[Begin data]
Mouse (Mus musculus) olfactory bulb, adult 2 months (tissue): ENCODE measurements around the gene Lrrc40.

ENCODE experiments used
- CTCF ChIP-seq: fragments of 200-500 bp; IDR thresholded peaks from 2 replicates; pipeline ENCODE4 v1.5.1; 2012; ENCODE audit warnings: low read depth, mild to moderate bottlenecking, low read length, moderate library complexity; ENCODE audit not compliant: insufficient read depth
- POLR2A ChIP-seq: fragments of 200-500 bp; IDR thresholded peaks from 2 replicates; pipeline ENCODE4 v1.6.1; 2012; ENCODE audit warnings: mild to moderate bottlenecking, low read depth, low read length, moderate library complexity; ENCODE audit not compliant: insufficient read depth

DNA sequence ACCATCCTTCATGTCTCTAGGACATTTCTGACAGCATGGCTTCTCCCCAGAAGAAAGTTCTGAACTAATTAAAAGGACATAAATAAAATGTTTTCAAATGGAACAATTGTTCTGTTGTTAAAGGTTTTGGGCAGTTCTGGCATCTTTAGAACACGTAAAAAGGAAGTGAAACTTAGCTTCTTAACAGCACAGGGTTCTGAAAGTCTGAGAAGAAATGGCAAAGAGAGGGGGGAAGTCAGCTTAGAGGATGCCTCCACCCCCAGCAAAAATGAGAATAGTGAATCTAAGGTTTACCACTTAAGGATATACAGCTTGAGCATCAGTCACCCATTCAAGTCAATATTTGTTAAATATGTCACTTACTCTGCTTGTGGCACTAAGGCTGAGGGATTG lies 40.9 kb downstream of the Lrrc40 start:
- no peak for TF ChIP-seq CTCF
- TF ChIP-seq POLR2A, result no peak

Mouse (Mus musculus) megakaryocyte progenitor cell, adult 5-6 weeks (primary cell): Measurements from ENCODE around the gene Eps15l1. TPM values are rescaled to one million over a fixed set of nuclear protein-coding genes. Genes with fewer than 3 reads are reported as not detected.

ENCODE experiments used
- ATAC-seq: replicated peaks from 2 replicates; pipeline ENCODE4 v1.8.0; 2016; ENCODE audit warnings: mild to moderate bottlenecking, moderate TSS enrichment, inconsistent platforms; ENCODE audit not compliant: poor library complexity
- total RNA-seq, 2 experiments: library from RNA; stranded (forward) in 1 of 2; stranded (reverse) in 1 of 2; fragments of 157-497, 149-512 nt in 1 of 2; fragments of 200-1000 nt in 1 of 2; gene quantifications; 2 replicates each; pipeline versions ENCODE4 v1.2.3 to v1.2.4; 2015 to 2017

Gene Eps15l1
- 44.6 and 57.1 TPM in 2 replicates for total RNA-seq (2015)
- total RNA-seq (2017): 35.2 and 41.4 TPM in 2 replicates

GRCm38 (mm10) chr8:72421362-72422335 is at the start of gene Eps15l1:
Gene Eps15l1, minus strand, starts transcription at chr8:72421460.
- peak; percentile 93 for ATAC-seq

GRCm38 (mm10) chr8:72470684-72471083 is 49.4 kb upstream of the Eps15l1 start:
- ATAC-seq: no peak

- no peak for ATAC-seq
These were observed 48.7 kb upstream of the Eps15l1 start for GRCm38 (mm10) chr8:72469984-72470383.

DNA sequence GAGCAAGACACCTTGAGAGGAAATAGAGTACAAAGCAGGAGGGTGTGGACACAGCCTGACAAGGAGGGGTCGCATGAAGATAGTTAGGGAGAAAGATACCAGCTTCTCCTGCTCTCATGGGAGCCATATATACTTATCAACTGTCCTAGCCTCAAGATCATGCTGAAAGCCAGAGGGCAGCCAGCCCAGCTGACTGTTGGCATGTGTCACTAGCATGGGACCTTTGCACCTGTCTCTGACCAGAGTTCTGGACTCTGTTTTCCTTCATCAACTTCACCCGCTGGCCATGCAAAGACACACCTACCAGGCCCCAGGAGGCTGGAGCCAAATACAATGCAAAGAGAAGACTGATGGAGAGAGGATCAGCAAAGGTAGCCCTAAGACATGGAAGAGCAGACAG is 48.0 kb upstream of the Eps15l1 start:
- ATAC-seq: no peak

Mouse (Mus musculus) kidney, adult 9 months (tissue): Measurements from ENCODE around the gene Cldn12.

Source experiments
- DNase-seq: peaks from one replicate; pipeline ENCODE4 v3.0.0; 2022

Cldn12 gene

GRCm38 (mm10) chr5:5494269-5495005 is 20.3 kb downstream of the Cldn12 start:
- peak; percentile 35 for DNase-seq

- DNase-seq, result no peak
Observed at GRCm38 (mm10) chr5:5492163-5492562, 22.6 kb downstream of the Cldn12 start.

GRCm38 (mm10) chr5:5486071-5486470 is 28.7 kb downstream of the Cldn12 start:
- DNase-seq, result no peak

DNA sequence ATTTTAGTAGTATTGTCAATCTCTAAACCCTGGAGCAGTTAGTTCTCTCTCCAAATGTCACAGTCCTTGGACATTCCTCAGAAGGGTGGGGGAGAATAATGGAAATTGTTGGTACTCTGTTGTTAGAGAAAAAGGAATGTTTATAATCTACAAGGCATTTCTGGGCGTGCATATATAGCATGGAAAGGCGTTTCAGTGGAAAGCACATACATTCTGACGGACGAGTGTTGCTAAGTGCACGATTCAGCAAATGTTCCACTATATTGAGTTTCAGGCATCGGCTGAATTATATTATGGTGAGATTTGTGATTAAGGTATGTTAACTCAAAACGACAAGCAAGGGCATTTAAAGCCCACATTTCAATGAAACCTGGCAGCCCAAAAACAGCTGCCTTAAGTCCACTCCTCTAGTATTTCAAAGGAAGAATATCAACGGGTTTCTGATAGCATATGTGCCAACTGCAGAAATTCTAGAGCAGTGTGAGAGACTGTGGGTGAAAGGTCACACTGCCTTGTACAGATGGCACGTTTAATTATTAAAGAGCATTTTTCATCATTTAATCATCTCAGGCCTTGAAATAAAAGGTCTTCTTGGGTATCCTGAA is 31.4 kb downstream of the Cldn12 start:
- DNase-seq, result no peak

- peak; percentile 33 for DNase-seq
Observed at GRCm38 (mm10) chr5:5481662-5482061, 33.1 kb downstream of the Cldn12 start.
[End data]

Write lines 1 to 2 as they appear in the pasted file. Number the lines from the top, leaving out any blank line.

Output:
Mouse (Mus musculus) olfactory bulb, adult 2 months (tissue): ENCODE measurements around the gene Lrrc40.

ENCODE experiments used